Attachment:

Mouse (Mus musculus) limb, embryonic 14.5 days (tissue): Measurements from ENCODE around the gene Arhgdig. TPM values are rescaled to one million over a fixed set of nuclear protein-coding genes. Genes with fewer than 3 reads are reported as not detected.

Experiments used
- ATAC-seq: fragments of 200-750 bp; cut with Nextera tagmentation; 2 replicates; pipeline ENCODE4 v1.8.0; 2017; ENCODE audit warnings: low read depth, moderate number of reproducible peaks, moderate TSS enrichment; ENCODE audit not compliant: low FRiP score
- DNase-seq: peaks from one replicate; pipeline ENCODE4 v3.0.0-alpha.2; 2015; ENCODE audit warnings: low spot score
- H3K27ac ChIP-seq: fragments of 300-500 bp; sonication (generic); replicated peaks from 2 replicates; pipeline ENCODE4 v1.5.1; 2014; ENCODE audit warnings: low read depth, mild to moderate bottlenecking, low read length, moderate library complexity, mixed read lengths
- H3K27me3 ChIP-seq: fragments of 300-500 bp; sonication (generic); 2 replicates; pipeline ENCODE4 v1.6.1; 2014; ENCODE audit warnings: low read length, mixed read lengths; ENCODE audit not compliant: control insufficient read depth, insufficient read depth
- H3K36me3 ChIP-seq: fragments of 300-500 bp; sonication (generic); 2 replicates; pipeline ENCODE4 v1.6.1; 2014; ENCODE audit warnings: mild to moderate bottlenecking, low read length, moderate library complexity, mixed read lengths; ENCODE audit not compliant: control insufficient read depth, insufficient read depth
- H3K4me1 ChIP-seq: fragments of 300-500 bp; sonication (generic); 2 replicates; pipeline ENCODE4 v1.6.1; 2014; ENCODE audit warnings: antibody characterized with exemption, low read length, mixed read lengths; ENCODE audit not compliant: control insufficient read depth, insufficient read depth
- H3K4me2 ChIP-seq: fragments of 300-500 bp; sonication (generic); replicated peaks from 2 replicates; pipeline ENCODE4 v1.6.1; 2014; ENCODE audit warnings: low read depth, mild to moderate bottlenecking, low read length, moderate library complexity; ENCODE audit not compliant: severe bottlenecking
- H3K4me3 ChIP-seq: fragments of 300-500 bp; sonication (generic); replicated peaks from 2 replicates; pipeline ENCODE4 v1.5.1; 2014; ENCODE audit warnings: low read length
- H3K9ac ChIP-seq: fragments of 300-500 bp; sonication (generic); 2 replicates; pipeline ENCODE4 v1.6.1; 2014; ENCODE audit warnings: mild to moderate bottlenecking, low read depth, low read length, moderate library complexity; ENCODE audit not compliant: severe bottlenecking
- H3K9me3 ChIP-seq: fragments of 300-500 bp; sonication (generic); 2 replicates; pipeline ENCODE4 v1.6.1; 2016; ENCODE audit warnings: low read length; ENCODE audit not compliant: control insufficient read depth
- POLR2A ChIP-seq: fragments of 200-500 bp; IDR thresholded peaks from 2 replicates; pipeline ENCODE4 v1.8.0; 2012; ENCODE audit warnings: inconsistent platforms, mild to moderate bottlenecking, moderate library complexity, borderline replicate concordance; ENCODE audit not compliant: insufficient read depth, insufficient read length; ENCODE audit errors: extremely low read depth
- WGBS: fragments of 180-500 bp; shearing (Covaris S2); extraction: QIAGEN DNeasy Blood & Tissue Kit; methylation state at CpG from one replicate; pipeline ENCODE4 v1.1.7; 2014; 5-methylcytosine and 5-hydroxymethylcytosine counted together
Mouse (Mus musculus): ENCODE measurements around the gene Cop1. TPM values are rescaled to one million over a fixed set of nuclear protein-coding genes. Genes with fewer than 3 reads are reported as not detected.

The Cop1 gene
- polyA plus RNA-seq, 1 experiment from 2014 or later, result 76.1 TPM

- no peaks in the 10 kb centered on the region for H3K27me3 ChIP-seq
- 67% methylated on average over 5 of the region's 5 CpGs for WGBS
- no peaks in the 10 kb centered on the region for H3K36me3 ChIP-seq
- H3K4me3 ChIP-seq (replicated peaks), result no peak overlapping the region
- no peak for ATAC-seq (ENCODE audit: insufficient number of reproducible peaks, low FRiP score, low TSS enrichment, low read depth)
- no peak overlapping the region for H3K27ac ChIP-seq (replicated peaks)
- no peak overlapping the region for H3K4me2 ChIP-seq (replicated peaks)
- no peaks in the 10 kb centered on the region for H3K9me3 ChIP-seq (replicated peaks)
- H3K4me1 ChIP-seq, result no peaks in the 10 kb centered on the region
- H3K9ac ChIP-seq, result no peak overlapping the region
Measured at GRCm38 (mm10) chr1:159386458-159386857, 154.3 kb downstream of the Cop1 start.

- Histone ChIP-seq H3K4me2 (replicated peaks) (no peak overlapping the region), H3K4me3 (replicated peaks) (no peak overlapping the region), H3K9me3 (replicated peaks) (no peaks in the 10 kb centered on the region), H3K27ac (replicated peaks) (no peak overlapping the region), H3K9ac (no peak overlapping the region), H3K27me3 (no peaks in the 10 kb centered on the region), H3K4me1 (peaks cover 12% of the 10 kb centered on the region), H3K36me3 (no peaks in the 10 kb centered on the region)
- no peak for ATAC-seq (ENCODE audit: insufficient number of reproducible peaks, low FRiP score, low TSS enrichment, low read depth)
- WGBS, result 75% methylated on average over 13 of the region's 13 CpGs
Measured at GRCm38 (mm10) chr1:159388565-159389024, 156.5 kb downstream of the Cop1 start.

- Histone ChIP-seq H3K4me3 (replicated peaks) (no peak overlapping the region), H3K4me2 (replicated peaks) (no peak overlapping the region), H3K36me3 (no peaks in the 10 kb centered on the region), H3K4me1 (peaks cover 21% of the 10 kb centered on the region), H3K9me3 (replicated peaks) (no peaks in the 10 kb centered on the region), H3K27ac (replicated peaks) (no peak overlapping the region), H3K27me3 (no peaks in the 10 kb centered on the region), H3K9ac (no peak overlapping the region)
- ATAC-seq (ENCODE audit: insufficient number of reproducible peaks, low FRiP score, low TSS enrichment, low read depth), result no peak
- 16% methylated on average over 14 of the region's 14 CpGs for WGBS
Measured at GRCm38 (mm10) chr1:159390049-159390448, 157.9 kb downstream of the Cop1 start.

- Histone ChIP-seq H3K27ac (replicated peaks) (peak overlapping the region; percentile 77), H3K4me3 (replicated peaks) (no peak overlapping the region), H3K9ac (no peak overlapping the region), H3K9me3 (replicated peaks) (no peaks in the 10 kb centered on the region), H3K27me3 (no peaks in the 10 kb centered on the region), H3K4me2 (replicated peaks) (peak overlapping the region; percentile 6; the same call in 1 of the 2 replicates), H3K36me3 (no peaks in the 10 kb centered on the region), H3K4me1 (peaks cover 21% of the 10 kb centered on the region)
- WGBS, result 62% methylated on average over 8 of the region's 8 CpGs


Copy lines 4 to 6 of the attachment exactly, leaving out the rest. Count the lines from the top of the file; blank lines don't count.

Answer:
- DNase-seq: peaks from one replicate; pipeline ENCODE4 v3.0.0-alpha.2; 2015; ENCODE audit warnings: low spot score
- H3K27ac ChIP-seq: fragments of 300-500 bp; sonication (generic); replicated peaks from 2 replicates; pipeline ENCODE4 v1.5.1; 2014; ENCODE audit warnings: low read depth, mild to moderate bottlenecking, low read length, moderate library complexity, mixed read lengths
- H3K27me3 ChIP-seq: fragments of 300-500 bp; sonication (generic); 2 replicates; pipeline ENCODE4 v1.6.1; 2014; ENCODE audit warnings: low read length, mixed read lengths; ENCODE audit not compliant: control insufficient read depth, insufficient read depth